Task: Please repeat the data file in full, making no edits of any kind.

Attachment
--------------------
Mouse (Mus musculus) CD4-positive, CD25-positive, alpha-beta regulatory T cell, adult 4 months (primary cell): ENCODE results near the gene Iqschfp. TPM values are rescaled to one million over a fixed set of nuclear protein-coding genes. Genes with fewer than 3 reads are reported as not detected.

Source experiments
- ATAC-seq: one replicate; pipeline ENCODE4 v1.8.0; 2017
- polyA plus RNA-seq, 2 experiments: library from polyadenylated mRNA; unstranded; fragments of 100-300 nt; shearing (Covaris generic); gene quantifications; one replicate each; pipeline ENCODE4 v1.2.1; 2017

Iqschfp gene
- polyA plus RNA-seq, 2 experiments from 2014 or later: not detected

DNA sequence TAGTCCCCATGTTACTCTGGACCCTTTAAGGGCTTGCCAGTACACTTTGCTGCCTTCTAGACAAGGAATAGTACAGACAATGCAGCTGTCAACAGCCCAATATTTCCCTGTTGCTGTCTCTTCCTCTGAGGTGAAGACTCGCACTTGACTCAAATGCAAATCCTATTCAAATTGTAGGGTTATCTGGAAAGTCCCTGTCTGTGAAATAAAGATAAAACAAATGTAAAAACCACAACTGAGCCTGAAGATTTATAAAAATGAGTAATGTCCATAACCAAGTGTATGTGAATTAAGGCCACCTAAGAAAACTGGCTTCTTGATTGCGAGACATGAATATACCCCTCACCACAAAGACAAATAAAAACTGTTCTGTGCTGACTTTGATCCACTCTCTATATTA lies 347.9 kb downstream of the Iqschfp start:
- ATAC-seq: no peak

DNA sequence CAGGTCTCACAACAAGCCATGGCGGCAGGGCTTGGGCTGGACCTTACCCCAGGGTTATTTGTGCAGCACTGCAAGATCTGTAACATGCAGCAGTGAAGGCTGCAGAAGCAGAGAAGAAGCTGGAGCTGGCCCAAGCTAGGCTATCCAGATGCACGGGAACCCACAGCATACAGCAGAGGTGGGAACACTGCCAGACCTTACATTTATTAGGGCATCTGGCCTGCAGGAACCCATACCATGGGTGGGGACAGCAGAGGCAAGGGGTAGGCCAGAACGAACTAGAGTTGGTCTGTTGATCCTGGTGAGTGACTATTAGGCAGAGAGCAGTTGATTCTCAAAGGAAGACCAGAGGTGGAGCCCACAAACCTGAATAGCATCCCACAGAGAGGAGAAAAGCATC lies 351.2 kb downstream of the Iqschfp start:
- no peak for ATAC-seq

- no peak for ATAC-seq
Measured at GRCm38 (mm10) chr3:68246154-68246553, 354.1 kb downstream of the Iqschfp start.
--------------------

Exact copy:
Mouse (Mus musculus) CD4-positive, CD25-positive, alpha-beta regulatory T cell, adult 4 months (primary cell): ENCODE results near the gene Iqschfp. TPM values are rescaled to one million over a fixed set of nuclear protein-coding genes. Genes with fewer than 3 reads are reported as not detected.

Source experiments
- ATAC-seq: one replicate; pipeline ENCODE4 v1.8.0; 2017
- polyA plus RNA-seq, 2 experiments: library from polyadenylated mRNA; unstranded; fragments of 100-300 nt; shearing (Covaris generic); gene quantifications; one replicate each; pipeline ENCODE4 v1.2.1; 2017

Iqschfp gene
- polyA plus RNA-seq, 2 experiments from 2014 or later: not detected

DNA sequence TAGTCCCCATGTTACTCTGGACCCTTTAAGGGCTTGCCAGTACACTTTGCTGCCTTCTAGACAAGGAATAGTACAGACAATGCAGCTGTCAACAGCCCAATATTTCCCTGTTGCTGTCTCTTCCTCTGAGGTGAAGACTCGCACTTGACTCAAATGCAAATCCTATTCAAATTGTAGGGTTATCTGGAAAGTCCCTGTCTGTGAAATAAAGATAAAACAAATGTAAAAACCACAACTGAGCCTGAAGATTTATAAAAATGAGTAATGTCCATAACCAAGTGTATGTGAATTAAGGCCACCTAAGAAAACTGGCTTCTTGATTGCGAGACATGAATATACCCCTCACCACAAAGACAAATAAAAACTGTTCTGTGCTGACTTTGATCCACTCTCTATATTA lies 347.9 kb downstream of the Iqschfp start:
- ATAC-seq: no peak

DNA sequence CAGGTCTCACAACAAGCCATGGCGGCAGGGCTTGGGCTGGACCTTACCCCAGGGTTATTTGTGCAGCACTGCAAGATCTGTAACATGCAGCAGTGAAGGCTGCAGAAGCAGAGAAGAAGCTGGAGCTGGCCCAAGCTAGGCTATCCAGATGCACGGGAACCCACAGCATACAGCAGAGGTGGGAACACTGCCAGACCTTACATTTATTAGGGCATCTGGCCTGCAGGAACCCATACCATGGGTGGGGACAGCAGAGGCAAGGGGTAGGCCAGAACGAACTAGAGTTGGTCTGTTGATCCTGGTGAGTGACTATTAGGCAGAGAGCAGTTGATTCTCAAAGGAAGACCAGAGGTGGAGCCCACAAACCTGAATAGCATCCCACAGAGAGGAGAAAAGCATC lies 351.2 kb downstream of the Iqschfp start:
- no peak for ATAC-seq

- no peak for ATAC-seq
Measured at GRCm38 (mm10) chr3:68246154-68246553, 354.1 kb downstream of the Iqschfp start.